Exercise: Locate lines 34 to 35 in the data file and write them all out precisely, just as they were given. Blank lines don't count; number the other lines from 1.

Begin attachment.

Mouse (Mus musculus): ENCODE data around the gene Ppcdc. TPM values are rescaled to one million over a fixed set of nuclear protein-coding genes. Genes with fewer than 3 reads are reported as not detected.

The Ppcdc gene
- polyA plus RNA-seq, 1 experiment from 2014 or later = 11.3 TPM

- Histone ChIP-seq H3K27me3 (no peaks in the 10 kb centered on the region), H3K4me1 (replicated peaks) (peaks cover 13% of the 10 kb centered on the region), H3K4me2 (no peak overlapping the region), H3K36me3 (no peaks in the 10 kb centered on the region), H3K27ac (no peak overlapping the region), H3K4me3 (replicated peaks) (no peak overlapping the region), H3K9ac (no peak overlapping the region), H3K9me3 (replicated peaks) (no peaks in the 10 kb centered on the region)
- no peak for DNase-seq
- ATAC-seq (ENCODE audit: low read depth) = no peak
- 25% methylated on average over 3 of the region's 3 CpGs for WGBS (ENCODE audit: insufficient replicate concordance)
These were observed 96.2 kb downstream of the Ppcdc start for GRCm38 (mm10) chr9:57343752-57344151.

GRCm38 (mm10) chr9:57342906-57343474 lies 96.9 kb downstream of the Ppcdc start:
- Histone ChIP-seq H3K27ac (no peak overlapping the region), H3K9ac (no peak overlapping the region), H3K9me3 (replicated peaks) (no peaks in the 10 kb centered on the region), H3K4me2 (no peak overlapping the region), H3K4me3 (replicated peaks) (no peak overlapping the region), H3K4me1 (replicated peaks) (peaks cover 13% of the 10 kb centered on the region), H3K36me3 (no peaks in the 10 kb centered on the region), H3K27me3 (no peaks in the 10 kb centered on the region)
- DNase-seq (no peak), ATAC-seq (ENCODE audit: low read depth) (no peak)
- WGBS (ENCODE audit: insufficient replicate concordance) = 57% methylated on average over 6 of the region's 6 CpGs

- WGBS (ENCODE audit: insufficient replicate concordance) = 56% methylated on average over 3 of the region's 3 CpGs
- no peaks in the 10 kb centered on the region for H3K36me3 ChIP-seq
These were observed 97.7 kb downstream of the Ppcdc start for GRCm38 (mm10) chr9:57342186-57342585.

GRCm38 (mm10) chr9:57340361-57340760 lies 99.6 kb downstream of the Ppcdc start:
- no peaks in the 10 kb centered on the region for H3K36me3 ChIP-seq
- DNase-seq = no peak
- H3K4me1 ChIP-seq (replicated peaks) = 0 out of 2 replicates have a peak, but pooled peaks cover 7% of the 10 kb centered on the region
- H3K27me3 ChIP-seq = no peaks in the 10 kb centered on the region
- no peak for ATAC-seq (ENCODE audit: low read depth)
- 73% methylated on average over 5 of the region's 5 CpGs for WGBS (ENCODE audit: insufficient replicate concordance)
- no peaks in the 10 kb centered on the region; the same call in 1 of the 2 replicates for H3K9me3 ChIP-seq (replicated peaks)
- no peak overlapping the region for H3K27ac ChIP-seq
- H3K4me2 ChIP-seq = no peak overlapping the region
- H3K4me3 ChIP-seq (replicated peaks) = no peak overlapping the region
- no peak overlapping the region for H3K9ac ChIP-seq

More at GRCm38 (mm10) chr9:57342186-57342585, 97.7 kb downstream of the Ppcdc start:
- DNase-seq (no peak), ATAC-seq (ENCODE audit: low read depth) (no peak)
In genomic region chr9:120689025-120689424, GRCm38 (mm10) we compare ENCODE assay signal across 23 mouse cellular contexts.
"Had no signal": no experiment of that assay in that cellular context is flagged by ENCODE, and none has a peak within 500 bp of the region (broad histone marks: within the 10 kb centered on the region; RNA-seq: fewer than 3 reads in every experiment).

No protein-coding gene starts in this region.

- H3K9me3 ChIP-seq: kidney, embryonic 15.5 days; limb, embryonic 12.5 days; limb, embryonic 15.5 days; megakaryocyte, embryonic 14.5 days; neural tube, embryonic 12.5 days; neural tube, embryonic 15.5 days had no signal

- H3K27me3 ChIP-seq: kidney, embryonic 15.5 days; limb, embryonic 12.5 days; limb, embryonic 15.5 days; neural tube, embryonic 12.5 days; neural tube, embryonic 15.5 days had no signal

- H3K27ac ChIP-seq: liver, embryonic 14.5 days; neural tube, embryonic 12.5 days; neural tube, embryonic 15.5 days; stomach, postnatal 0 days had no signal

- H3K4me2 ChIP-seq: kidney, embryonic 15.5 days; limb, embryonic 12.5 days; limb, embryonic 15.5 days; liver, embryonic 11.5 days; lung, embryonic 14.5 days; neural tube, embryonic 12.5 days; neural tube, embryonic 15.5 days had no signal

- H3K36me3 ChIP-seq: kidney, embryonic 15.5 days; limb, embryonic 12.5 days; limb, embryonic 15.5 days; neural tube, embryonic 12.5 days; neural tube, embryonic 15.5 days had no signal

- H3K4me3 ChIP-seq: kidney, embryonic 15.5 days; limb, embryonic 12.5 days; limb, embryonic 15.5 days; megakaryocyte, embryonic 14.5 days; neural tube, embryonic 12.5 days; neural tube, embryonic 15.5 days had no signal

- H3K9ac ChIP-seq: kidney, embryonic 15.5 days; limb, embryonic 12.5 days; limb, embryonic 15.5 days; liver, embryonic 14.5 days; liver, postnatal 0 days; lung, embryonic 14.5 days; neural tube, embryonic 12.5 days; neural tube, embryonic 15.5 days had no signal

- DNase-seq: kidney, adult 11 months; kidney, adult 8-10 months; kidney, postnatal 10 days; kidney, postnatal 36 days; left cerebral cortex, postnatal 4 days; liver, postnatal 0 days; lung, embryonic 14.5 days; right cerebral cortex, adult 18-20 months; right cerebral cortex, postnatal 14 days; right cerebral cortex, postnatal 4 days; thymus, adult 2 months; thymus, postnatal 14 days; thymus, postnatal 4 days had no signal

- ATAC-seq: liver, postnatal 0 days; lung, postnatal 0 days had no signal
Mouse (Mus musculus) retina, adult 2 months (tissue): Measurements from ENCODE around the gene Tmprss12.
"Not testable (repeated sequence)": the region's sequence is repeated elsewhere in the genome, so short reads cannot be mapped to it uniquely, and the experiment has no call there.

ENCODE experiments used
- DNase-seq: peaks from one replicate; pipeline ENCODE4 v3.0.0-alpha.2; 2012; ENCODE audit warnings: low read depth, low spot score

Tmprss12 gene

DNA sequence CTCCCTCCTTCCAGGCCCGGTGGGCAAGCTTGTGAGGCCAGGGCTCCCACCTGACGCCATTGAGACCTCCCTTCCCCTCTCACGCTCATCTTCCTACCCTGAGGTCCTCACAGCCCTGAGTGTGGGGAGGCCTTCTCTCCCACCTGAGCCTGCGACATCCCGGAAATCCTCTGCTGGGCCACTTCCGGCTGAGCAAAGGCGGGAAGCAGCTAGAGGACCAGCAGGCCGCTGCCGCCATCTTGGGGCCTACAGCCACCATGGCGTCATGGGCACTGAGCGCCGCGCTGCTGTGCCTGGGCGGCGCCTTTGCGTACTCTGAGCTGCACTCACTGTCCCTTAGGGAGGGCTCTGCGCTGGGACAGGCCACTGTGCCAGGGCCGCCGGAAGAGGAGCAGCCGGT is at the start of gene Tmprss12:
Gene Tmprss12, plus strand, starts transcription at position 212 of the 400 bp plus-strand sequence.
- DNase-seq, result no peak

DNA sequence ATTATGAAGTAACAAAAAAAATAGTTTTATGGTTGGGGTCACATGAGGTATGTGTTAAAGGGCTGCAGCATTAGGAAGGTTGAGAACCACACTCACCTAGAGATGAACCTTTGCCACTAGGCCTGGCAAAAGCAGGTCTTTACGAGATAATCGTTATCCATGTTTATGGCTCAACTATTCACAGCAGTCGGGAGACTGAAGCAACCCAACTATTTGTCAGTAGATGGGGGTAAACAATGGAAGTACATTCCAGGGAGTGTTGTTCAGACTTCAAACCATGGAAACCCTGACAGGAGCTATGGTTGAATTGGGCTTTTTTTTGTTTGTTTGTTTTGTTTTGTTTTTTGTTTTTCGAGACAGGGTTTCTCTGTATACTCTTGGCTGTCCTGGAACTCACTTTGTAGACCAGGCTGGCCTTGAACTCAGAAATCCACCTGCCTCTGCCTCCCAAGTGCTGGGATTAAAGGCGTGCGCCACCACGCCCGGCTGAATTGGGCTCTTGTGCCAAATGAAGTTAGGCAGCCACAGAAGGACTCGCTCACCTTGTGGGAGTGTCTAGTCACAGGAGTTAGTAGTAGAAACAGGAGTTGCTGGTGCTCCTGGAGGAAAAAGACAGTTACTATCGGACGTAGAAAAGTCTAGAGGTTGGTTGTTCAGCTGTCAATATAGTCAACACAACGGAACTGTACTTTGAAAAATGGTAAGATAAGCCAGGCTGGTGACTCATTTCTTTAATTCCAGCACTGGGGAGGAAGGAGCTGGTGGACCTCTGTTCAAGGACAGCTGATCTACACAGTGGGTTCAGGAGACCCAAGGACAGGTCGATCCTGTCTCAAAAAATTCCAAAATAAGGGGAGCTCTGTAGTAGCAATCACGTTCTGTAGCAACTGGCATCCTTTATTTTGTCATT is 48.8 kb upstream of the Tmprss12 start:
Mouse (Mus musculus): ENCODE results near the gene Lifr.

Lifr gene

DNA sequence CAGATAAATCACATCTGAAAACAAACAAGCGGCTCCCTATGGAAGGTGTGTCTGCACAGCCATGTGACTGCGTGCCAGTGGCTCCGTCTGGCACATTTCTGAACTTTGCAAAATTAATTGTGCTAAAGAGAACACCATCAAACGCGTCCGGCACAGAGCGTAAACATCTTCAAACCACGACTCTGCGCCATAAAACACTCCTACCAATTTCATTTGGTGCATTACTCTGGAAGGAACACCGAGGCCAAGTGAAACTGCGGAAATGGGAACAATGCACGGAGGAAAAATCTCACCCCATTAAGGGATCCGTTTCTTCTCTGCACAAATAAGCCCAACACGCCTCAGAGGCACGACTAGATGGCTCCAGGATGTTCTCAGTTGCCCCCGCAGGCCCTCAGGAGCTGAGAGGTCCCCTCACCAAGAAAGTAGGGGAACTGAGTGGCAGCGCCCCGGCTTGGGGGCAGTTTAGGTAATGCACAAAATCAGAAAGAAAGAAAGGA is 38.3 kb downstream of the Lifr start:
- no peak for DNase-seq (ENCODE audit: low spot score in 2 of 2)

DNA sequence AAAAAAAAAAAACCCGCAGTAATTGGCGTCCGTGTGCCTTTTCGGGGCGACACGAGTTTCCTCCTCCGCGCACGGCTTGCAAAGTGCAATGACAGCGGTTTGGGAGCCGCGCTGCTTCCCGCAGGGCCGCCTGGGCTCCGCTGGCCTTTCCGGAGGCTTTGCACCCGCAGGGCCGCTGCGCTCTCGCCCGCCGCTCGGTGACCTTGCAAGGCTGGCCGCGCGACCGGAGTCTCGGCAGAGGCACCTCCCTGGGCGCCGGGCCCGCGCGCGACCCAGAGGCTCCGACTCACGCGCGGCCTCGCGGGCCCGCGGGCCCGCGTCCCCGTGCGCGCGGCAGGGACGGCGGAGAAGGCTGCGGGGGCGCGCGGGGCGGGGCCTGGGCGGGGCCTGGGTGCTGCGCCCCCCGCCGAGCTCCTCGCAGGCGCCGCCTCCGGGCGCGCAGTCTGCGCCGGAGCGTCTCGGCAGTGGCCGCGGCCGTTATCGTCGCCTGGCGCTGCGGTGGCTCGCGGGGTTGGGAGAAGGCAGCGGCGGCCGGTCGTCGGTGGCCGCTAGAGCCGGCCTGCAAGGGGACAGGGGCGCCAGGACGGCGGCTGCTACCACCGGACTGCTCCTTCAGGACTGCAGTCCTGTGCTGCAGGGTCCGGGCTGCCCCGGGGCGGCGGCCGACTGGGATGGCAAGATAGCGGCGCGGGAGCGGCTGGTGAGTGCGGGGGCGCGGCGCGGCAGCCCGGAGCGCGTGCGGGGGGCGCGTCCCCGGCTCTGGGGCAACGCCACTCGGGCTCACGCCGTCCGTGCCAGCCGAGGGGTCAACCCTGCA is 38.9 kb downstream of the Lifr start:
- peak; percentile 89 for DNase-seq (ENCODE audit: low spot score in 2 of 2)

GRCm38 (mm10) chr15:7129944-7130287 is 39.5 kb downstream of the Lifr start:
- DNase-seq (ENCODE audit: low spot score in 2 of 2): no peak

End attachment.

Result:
- H3K27me3 ChIP-seq: kidney, embryonic 15.5 days; limb, embryonic 12.5 days; limb, embryonic 15.5 days; neural tube, embryonic 12.5 days; neural tube, embryonic 15.5 days had no signal

- H3K27ac ChIP-seq: liver, embryonic 14.5 days; neural tube, embryonic 12.5 days; neural tube, embryonic 15.5 days; stomach, postnatal 0 days had no signal